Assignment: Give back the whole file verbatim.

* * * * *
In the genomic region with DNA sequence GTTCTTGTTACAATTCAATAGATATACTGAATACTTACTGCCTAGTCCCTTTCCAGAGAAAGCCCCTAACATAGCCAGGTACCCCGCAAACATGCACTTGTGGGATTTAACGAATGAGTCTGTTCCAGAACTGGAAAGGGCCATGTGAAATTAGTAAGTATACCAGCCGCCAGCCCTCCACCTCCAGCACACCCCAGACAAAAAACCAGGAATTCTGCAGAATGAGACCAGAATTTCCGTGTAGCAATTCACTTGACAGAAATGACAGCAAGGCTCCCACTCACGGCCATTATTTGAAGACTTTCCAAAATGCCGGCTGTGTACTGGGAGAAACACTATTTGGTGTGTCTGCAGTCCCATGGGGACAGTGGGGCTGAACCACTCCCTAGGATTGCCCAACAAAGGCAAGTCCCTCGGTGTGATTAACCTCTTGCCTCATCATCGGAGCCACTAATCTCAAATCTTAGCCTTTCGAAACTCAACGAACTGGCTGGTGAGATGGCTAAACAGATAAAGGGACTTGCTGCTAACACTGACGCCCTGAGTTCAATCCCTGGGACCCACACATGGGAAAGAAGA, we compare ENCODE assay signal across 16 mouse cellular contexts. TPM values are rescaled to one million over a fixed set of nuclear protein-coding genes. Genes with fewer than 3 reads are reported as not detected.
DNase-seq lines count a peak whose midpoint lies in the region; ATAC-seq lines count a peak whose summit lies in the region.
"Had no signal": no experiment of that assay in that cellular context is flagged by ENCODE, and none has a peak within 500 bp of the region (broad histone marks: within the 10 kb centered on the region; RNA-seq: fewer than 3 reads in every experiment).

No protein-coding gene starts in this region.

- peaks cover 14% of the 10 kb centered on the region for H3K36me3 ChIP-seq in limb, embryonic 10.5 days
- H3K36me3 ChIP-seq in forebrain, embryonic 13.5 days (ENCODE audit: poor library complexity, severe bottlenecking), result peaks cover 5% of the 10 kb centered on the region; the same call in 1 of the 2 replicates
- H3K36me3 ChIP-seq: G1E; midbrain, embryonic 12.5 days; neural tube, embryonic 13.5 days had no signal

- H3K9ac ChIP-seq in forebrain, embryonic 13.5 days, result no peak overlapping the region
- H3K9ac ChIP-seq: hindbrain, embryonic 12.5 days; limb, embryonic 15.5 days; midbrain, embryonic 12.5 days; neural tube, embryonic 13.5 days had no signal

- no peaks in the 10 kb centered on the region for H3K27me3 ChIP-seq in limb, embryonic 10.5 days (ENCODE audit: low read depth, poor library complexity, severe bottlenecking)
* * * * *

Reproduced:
In the genomic region with DNA sequence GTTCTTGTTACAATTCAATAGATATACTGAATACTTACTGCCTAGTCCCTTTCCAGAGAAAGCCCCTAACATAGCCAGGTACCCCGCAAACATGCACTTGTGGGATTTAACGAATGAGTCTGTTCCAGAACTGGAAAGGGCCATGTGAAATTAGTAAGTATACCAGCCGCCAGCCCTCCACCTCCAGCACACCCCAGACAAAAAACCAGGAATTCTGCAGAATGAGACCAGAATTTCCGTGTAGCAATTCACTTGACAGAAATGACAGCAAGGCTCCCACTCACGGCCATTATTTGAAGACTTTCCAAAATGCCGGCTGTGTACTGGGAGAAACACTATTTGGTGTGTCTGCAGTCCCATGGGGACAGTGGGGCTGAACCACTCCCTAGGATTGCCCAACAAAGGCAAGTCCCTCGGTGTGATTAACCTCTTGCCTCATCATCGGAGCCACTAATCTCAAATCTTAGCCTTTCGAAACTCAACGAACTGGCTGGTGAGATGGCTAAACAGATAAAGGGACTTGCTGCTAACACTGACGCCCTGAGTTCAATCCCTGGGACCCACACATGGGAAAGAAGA, we compare ENCODE assay signal across 16 mouse cellular contexts. TPM values are rescaled to one million over a fixed set of nuclear protein-coding genes. Genes with fewer than 3 reads are reported as not detected.
DNase-seq lines count a peak whose midpoint lies in the region; ATAC-seq lines count a peak whose summit lies in the region.
"Had no signal": no experiment of that assay in that cellular context is flagged by ENCODE, and none has a peak within 500 bp of the region (broad histone marks: within the 10 kb centered on the region; RNA-seq: fewer than 3 reads in every experiment).

No protein-coding gene starts in this region.

- peaks cover 14% of the 10 kb centered on the region for H3K36me3 ChIP-seq in limb, embryonic 10.5 days
- H3K36me3 ChIP-seq in forebrain, embryonic 13.5 days (ENCODE audit: poor library complexity, severe bottlenecking), result peaks cover 5% of the 10 kb centered on the region; the same call in 1 of the 2 replicates
- H3K36me3 ChIP-seq: G1E; midbrain, embryonic 12.5 days; neural tube, embryonic 13.5 days had no signal

- H3K9ac ChIP-seq in forebrain, embryonic 13.5 days, result no peak overlapping the region
- H3K9ac ChIP-seq: hindbrain, embryonic 12.5 days; limb, embryonic 15.5 days; midbrain, embryonic 12.5 days; neural tube, embryonic 13.5 days had no signal

- no peaks in the 10 kb centered on the region for H3K27me3 ChIP-seq in limb, embryonic 10.5 days (ENCODE audit: low read depth, poor library complexity, severe bottlenecking)